VOL. III. Lib. x. Epitoma. Lib. XI. to Lib. xx. Lib. XXI. to Lib. XXIV.
VOL. IV. Lib. xxv. to Lib. XXIX.
VOL. VII. Lib. XLI. to Lib. XLV. Epitome Librorum deperditorum. Fragmentum, Lib. xc1. discovered in the Vatican, and published by Giovenazzi and Bruns, 1773, at Rome. Varia Lectiones in Epitomis Libianis. Varia Lectiones in Textu Gronovii et Creverii, from Ernesti's edition, 1785. A table of Errata: in the first volume, two: in the second, four: in the third, four: in the fourth, seven in the fifth, nine: in the sixth, five in the seventh, eight typographical mistakes. VOL. VIII. contains, Index et Glossarium in T. Livii Pat. Histor. Libros.
This last volume is printed by Samuel Gosnell, and nearly equals the others in elegance.
In this edition of Livy, et is also printed contractè &, as it is in Drakenborch; whom, from the collation of a few chapters, Mr. Homer seems to have followed very accurately. From Lib. XXI. c. 11. p. 119. may be adduced an instance: Nec erat difficile opus, quod cementa non calce durata erat. It should certainly be durata erant, as it appears in Gronovius, vol. ii. p. 16. and in the smaller Crevier, printed in London 1750. vol. iii. p. 19. Erat is an error of the press, in Drakenborch, and should have been corrected. Livy would not readily have imitated Ennius:
Labat, labuntur saxa, cæmentæ cadunt; whose verse is cited by Nonius Marcellus, V. Camenta, on account of this usage of Camenta in the feminine gender.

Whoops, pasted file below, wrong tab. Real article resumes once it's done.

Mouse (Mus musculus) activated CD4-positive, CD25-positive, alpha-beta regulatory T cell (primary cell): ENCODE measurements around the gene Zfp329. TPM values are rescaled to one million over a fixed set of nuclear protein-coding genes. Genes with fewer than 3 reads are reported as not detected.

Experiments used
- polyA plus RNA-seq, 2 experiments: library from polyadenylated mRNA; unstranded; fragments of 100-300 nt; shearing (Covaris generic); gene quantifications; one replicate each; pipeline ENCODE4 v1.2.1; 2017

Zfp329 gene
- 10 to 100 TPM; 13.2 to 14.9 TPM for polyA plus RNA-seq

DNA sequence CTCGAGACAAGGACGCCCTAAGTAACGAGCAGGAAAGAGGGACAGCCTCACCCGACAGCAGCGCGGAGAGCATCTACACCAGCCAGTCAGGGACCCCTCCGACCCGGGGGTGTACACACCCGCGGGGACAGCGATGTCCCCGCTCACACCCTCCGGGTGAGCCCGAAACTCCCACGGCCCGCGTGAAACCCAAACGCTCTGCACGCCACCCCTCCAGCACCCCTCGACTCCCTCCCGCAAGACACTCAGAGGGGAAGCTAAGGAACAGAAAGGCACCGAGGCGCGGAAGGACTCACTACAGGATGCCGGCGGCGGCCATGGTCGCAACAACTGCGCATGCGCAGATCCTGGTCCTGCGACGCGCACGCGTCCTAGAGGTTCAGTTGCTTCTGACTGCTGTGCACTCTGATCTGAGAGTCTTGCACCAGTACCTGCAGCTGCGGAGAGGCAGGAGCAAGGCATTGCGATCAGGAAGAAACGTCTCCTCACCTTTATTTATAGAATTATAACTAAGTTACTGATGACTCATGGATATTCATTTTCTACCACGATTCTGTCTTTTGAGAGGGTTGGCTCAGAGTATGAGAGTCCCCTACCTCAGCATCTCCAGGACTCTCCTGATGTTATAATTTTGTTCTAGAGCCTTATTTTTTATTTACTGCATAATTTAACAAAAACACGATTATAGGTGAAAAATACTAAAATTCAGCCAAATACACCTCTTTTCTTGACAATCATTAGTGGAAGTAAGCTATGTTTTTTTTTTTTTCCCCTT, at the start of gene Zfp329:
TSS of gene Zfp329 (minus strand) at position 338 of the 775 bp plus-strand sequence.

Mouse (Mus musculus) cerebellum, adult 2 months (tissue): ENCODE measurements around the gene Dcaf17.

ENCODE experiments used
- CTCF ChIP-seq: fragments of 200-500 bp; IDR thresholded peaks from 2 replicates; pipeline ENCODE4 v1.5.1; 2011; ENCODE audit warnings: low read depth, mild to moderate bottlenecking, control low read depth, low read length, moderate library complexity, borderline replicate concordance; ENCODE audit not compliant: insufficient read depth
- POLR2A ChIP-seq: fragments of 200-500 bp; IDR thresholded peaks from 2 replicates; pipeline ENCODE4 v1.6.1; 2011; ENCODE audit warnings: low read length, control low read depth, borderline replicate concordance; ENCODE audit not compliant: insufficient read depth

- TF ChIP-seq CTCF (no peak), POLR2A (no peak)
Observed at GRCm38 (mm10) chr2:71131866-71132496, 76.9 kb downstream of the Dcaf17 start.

It is also observable that, in this Livy, the diphthongs ae and oe are distinct, as in Drakenborch; while in the Tacitus they are joined, a and a, as they ought to be, and as they are in Brotier. Mr. Homer, however, should have been uniform.
Our readers may find an account of Mr. Homer's Sallust in the Review, N. S. vol. i. p. 582, and of his Cæsar, in vol. vi. p. 583.
ART. XII. The History and Antiquities of the City and Suburbs of Worcester; by Valentine Green, F. S. A. 2 Vols. 4to. 21. 108. Boards. Nicol, &c. 1796*.
A SURVEY of the city of Worcester, published by Mr. Green
in an octavo volume † in 1764, forms, we are told, the ground work of the present performance. The author handsomely acknowleges the assistance that he has since derived from different quarters; enumerates many respectable names
* Through ill health and other causes, an account of these volumes has been delayed beyond what was wished or designed.
+ See Rev. for Nov. 1766, vol. xxxv. p. 472.